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ETSI releases security standards for distributed systems

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The distributed, cloud-based technological environment required by 5G and IoT will present a novel set of security challenges.

In anticipation of this the ETSI (European Telecommunications Standards Institute) technical committee on cybersecurity has released two specifications focused on attribute-based encryption (ABE). This seems to be a more flexible, tailored, bespoke form of encryption that can be applied to specific scenarios.

Here’s the ETSI explanation: “ABE is an asymmetric, multi-party cryptographic scheme that bundles access control with data encryption. In such a system, data can only be decrypted if the set of attributes of the user key matches the attributes of the encryption. For instance, access to employee pay data will only be granted to the role of Human Resources Employee working in the payroll department of a company, who has been there for one year or more.”

And here are the two specifications:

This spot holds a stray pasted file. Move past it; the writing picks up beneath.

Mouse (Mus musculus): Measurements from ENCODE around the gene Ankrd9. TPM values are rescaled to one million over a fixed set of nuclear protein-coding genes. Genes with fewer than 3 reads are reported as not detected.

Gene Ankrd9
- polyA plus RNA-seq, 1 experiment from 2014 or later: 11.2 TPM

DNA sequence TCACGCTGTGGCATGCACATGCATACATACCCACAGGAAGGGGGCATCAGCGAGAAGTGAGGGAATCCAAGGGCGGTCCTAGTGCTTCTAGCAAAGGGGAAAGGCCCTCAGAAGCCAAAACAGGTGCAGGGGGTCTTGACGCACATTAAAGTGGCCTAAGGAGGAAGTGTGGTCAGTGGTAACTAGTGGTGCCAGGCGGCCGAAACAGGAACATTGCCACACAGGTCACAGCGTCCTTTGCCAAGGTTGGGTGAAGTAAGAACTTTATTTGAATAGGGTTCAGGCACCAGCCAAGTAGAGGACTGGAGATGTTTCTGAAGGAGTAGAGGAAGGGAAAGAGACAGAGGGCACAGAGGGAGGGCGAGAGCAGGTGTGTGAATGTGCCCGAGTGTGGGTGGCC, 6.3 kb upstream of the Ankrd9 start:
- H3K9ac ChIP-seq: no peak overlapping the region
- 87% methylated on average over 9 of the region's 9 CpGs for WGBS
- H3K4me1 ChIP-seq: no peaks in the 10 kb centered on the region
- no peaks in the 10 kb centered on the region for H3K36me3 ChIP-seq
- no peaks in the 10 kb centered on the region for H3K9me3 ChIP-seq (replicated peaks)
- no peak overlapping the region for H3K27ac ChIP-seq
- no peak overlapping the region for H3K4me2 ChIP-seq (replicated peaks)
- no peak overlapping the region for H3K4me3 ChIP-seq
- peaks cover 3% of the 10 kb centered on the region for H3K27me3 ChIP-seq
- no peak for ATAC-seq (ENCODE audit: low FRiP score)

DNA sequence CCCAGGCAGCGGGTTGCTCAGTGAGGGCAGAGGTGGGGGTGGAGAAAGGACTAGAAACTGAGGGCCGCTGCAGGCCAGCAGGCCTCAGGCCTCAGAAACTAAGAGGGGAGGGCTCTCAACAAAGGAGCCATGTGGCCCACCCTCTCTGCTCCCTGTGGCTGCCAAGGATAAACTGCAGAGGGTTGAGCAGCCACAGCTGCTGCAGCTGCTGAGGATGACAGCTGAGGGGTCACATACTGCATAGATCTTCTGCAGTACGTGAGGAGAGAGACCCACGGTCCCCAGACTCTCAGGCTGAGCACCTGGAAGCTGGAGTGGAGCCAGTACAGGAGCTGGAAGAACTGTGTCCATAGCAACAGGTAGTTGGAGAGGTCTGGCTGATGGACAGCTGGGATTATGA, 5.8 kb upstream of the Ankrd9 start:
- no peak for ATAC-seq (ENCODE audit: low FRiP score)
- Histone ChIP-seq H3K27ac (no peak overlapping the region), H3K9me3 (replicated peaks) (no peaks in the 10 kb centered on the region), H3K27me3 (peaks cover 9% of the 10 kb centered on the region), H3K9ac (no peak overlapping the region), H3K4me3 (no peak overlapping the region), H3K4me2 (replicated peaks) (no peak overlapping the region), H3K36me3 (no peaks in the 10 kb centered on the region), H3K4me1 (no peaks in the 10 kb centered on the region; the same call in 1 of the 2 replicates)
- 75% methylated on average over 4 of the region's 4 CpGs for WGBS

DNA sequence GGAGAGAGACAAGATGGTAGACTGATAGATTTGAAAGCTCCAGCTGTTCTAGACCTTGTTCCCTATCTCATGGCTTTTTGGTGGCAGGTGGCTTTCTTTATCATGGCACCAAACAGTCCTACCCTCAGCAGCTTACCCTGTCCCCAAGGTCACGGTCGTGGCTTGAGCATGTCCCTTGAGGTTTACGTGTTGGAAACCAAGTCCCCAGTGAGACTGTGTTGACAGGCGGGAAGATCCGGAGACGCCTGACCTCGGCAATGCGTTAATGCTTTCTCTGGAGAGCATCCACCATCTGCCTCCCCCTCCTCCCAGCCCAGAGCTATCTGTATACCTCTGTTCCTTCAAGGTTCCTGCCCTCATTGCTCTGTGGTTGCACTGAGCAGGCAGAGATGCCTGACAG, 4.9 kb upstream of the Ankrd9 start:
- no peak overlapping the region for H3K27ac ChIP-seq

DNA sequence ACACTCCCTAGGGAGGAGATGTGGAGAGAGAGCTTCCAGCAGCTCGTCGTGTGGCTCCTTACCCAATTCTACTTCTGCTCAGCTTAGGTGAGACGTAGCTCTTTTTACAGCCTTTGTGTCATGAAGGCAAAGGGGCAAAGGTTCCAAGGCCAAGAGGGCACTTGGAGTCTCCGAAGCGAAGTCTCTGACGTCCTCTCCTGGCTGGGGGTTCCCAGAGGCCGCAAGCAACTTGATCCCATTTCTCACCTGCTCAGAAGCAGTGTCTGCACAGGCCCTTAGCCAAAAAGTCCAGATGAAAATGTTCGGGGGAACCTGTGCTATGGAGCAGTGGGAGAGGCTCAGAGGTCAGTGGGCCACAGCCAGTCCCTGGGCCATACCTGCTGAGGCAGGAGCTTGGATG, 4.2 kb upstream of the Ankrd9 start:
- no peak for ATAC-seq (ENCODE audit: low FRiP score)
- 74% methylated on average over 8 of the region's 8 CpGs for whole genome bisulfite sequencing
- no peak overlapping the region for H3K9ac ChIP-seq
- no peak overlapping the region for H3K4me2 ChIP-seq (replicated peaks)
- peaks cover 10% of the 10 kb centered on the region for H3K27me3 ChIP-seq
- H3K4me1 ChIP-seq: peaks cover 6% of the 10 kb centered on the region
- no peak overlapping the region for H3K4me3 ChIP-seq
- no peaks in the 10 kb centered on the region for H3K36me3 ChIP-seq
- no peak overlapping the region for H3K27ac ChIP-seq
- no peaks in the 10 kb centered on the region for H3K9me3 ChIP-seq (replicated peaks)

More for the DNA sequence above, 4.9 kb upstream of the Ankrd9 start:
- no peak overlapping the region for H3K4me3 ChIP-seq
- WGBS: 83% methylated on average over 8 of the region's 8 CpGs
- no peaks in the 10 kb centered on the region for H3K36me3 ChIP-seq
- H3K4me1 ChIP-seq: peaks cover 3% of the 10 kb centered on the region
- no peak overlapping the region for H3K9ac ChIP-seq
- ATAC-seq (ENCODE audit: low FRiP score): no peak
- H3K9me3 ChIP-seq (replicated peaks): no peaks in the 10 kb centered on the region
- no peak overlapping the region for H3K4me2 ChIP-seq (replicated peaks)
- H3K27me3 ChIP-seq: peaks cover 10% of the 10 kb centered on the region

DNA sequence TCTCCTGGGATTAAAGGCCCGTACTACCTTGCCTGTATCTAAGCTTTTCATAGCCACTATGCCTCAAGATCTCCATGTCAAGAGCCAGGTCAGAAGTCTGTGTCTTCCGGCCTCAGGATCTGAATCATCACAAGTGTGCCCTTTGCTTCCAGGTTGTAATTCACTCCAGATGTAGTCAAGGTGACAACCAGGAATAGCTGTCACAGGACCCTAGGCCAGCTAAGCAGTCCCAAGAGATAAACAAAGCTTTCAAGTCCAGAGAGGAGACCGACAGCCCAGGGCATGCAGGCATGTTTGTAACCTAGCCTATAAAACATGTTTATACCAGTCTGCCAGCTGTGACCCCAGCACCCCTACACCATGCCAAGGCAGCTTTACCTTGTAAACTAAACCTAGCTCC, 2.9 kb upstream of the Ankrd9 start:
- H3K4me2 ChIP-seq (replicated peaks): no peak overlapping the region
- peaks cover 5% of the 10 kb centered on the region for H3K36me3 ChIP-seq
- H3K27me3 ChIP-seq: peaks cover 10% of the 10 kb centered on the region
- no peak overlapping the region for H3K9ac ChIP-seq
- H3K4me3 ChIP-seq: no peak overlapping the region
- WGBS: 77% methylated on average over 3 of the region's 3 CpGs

• ETSI TS 103 458, which describes high-level requirements for Attribute-Based Encryption. One objective is to provide user identity protection, preventing disclosure to an unauthorized entity. It defines personal data protection on IoT devices, WLAN, cloud and mobile services, where secure access to data has to be given to multiple parties, according to who that party is.
  • ETSI TS 103 532, which specifies trust models, functions and protocols using Attribute-Based Encryption to control access to data, thus increasing data security and privacy. It provides a cryptographic layer that supports both variants of ABE – Ciphertext Policy and Key Policy – in various levels of security assurance. This flexibility in performance suits various forms of deployments, whether in the cloud, on a mobile network or in an IoT environment. The cryptographic layer is extensible and new schemes can be integrated in the standard to support future industry requirements and address data protection challenges in the post-quantum era.

Another point in favour of these specifications is that they claim to allow secure exchange of personal data among data controllers and data processors, which is a apparently a precondition for GDPR compliance. For emerging distributed core network technology they offer security standards that have the flexibility and scalability they need.

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